Sabellaria spinulosa

Distribution

Recruitment

Associated Communities

Existing Monitoring Programmes

 

Distribution

Given the lack of knowledge about true Sabellaria spinulosa reefs (as opposed to annually forming thin crusts) one pressing priority is for detection of their whereabouts and extent. In this regard, therefore, it is necessary to concentrate on those beds found recently in the mouth of the Wash, in order to gain experience in identifying and mapping them, as well as to satisfy monitoring requirements. Traditional destructive sampling methods are of little use, and remote methods will need to be used. However, recent experience has suggested that neither RoxAnn nor sidescan survey alone is as useful for mapping the extent of beds as might be expected (Foster-Smith, pers. comm.). Sidescan was particularly disappointing as it failed to distinguish clearly between Sabellaria spinulosa reef and nearby patchy hard bottoms. RoxAnn showed some potential for identifying likely areas of Sabellaria spinulosa and for confirming suspected boundaries, but groundtruthing, probably by a combination of video and diving, would be essential. ROV is to be preferred over towed video, which will probably be damaging to the reefs, unless it can be demonstrated that the damage incurred is likely to be negligible. The latter is likely either if it can be demonstrated that recovery is rapid, or that the reef area is very extensive and the areas damaged very small.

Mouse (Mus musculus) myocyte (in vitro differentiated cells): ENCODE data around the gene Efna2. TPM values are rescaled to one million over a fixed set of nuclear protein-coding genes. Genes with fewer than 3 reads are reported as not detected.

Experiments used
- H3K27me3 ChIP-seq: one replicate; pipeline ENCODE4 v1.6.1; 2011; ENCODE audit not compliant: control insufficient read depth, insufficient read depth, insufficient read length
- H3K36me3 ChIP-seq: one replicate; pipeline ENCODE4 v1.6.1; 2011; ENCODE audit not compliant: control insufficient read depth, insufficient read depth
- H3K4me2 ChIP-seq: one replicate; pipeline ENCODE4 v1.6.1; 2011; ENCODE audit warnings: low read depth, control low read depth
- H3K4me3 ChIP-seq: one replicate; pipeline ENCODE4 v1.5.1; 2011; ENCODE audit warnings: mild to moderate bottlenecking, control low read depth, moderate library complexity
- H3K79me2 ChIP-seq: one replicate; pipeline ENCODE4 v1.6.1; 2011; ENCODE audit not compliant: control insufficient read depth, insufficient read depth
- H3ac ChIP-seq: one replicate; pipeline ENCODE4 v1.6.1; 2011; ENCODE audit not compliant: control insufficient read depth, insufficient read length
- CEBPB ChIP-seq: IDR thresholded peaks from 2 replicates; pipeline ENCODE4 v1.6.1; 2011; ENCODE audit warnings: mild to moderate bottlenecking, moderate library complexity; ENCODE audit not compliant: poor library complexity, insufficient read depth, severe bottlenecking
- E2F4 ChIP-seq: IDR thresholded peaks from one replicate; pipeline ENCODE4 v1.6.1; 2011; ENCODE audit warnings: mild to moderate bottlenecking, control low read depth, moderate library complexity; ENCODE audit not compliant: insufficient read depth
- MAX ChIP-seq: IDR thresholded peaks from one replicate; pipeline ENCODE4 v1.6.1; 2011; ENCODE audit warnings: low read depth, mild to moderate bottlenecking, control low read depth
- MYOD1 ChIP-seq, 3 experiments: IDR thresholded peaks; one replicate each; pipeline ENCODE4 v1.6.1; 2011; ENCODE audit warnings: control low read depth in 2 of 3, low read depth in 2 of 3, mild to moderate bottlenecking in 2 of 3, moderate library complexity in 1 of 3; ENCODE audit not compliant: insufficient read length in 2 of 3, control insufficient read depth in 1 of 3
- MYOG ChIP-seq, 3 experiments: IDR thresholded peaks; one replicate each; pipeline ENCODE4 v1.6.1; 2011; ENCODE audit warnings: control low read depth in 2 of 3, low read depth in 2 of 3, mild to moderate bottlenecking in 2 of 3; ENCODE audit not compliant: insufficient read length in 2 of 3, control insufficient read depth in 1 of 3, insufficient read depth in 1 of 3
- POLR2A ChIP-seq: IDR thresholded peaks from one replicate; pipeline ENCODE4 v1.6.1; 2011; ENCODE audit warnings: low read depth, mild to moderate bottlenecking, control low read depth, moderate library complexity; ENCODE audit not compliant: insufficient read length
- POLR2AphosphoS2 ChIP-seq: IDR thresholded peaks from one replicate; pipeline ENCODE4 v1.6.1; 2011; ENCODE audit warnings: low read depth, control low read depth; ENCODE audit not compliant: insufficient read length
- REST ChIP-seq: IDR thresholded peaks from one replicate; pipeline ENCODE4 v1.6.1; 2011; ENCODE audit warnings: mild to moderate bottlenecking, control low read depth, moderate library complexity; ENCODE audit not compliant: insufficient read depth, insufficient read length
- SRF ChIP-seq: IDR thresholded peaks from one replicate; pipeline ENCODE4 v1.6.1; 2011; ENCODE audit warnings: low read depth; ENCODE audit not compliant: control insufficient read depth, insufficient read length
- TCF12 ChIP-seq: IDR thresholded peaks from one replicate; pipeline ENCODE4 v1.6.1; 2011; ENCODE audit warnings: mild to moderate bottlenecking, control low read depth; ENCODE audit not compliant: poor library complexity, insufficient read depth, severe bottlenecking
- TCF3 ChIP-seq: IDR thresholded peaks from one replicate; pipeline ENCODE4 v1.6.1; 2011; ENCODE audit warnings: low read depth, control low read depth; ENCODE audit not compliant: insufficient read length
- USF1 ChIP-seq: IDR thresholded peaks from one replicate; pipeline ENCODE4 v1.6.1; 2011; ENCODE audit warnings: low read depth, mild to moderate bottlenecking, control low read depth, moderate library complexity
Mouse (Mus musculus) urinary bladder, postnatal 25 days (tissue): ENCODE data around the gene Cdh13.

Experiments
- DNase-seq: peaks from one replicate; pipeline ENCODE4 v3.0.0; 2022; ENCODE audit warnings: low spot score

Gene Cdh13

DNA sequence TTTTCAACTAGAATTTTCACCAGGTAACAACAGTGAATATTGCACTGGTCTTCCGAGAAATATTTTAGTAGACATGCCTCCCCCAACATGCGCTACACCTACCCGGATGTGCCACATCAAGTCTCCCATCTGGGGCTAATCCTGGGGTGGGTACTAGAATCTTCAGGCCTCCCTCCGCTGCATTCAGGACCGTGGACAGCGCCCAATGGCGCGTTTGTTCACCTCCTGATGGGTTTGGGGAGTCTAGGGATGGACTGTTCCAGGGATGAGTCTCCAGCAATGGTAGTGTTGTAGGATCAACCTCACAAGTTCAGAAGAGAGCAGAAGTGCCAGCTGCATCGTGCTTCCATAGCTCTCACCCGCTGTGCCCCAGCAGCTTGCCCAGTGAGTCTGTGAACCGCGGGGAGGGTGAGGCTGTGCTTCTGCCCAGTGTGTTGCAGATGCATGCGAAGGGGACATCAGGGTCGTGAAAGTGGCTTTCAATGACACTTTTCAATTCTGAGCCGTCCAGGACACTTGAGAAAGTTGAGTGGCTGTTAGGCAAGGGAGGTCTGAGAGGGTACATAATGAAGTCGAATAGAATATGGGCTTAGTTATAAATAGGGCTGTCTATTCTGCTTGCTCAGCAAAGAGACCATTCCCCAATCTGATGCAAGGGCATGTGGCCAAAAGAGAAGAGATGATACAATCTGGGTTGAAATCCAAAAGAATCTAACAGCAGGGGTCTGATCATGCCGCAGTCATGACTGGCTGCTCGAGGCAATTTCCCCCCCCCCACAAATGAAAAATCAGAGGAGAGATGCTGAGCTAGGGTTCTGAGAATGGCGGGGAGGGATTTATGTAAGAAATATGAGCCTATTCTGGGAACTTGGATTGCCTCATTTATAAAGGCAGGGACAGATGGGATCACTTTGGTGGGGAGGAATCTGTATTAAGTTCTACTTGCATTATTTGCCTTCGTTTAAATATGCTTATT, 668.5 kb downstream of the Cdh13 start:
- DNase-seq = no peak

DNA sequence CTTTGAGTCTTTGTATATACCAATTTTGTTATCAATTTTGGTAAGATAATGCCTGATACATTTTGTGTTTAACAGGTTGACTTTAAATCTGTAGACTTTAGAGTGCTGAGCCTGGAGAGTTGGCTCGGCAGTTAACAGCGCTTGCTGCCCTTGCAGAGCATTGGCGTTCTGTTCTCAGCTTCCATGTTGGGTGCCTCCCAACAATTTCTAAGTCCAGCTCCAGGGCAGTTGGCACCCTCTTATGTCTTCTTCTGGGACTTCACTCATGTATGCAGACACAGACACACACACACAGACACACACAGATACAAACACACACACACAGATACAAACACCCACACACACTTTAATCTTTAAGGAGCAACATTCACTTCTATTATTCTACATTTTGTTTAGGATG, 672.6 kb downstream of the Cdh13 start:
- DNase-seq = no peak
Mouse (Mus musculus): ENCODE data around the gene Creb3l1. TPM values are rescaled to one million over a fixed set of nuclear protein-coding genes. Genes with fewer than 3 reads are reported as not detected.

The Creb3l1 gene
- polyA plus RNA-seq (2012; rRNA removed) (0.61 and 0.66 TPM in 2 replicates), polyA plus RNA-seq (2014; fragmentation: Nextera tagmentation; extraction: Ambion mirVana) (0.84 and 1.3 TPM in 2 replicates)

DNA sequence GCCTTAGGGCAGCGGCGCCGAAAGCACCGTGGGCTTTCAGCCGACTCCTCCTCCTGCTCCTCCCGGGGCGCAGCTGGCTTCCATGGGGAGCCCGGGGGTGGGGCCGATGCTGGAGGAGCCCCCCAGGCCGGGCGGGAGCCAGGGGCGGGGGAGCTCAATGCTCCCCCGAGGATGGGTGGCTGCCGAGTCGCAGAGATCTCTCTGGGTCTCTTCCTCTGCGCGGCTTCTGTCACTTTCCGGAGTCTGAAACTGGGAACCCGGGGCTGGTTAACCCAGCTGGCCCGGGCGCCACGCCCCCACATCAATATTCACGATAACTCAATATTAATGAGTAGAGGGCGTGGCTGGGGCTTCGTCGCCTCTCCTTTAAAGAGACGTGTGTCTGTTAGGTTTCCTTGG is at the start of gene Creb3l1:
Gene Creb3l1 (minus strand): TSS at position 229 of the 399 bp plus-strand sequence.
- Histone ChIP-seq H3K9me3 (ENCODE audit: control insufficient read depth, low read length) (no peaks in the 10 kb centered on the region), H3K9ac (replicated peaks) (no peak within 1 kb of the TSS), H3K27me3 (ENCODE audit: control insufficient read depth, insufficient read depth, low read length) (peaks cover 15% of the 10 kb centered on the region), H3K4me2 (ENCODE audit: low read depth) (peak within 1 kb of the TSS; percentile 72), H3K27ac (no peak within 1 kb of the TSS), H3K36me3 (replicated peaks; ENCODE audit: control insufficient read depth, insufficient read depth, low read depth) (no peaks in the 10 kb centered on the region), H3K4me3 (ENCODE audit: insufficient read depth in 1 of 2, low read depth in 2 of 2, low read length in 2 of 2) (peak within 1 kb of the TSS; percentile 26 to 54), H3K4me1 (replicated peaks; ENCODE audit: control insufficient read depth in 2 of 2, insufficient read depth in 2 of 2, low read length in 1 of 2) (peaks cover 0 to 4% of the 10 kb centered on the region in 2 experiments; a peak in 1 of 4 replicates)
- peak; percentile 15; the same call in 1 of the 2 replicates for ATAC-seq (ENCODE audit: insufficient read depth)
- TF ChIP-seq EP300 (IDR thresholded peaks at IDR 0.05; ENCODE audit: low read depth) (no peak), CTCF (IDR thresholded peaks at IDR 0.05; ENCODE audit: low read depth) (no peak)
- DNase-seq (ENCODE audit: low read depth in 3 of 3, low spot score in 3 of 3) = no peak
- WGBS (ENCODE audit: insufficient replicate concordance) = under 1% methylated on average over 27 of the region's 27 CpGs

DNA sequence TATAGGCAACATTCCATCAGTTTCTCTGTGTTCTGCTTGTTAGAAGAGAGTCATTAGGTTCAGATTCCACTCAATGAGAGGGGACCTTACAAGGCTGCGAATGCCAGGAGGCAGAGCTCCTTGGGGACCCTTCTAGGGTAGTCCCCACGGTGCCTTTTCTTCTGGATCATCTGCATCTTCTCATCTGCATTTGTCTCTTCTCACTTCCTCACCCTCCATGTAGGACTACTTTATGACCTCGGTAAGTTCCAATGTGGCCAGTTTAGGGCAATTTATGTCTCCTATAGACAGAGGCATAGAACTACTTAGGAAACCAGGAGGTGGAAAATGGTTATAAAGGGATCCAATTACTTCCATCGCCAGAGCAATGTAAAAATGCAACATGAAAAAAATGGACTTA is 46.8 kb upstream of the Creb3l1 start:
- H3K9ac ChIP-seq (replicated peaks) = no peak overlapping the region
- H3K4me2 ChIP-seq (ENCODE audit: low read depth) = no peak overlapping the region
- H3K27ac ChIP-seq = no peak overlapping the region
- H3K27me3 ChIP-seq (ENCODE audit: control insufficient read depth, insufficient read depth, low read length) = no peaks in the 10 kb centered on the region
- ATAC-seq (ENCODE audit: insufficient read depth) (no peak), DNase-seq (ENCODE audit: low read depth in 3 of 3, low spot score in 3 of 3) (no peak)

Recruitment

Information on recruitment to the beds would be important. Unfortunately, given the strong stimulation to settle by adult S. spinulosa, and the lack of settlement in its absence, settlement plates may be of little use. Unless settlement plates can be shown to be worthwhile, recruitment would best be monitored by investigating samples of reef. George & Warwick (1985) had little difficulty in distinguishing early year classes in grab samples. Grab samples, unfortunately, are likely to be very unreliable and damaging in the true reef areas and diver-obtained samples may be required. A programme would need to be devised which would identify inter-annual variation in recruitment.

Associated Communities

Detailed methods for monitoring of the associated epifaunal community can only be prepared once we have a clearer idea of what it is and how it functions. However, much useful information on the large epifauna can probably be gained using diver recording surveys for detailed areas and video recordings to study distribution of the more conspicuous species over wider areas.

Existing Monitoring Programmes

The majority of licenses awarded for aggregate extraction contain conditions. These include monitoring requirements although until recently these were restricted to physical parameters. It is anticipated that biological monitoring associated with a number of dredging operations will contribute to an understanding of the ecology and monitoring of Sabellaria spinulosa (P. Gilliland, pers. comm.). Inclusion of analysis of recruitment and population structure on a seasonal and interannual basis could substantially increase the knowledge gained from such work.

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